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December 2015 Archives

Woman dies after refusing to leave the hospital

Arizona residents may be interested to learn about the death of a woman in Florida. The 57-year-old woman died after she was arrested at Calhoun Liberty Hospital on Dec. 21. Shortly before her death, the woman was being escorted out of the hospital by a police officer for trespassing and disorderly conduct.

Military service members face barriers in malpractice cases

Members of the military in Arizona could experience significant legal barriers when attempting to collect compensation after a medical injury. The Feres doctrine is a federal law that prevents military personnel and their families from suing the federal government for injuries resulting from activities related to military service. Although the Feres doctrine has been unsuccessfully challenged since its establishment in 1950, another family has petitioned the U.S. Supreme Court after an infant girl suffered brain and nerve damage from birth injuries that happened at a hospital operated by the U.S. Army.

Safety culture important in reducing surgical errors

Hospitals in Arizona and around the country might avoid mistakes by focusing just as much on non-technical safety as on surgeons' skills. According to a study originally presented at the American Medical Research Symposium in 2014 and published in the "Journal of American College of Surgeons," skills such as teamwork and communication are important in creating an overall safety culture within a hospital that reduces the likelihood of errors.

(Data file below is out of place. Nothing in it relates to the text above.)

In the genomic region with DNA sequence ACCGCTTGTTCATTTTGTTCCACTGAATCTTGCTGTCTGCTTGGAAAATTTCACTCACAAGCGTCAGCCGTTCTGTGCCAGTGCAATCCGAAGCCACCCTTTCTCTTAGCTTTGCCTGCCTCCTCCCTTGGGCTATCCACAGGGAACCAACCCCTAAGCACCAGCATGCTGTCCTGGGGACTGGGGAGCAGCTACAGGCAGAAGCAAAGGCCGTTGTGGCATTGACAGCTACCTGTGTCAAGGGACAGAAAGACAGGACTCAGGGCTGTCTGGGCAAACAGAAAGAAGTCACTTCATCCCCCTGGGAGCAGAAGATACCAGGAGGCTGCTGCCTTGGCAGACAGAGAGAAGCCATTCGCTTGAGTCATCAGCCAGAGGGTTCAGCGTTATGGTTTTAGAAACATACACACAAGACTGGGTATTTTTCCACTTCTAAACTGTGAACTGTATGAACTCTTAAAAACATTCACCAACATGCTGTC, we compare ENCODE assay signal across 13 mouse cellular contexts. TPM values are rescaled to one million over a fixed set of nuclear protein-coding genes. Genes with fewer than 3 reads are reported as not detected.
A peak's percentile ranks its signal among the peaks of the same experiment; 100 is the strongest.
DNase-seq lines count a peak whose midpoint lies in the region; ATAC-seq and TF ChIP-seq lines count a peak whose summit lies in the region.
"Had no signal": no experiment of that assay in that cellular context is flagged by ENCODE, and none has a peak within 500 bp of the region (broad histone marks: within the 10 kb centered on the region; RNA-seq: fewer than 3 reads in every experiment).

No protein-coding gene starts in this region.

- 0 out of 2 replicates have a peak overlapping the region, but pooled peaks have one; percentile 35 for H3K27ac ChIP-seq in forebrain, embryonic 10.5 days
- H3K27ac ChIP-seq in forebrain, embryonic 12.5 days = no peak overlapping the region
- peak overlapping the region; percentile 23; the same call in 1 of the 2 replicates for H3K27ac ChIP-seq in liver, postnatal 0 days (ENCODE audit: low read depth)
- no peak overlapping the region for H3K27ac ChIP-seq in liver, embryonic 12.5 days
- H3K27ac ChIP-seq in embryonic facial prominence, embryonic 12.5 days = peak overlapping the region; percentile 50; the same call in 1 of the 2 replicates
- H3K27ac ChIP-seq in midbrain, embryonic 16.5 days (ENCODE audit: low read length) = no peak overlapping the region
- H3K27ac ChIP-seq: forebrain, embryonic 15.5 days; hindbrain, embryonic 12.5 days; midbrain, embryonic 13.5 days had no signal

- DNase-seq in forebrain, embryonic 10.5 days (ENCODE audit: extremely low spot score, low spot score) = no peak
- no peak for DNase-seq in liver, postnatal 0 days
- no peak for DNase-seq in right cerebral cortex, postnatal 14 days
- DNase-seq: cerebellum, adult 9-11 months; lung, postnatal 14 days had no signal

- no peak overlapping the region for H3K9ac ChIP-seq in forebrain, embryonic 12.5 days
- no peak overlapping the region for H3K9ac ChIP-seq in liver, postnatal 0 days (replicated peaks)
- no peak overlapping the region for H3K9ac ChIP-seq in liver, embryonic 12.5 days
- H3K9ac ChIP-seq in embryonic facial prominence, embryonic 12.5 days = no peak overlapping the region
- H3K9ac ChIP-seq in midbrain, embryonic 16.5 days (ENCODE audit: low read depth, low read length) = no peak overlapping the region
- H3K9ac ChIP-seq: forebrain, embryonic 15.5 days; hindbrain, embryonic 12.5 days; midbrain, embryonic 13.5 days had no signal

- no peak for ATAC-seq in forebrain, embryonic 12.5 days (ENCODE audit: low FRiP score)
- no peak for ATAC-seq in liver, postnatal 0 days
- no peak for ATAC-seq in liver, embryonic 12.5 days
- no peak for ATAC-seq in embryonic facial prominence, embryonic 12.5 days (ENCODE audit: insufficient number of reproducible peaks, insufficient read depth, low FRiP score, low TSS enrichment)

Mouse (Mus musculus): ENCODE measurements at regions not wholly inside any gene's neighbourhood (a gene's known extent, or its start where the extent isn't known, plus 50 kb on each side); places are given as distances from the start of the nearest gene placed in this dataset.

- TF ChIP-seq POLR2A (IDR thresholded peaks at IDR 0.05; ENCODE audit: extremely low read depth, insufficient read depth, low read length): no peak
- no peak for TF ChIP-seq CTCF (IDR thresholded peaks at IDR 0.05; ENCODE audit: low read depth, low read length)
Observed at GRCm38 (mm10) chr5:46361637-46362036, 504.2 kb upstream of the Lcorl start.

An overview of obstetric fistula

Expectant mothers in Arizona have a relatively low risk of experiencing obstetric fistula during childbirth. Although this birth injury has the potential to cause the death of an infant and to seriously impact the health of a mother, medical progress during the 20th century has resulted in high-income nations having practically no occurrences of this issue. Fistula is most common in remote areas where access to health services is minimal, especially in some parts of Asia and in portions of Africa. Statistics from the World Health Organization indicate that as many as three of every 1,000 pregnant women in ares with high mortality rates for mothers are affected by fistula.

Researchers say the "weekend effect" is real in obstetrics

Pregnant women in Arizona may not want to induce labor on the weekend. A new study by the Imperial College London found that births that take place on Saturdays and Sundays are riskier than weekday births. The results of the study confirmed the existence of the 'weekend effect," a phenomenon that has been studied extensively in several different areas of health care.

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Law Offices of Raymond J. Slomski, P.C.

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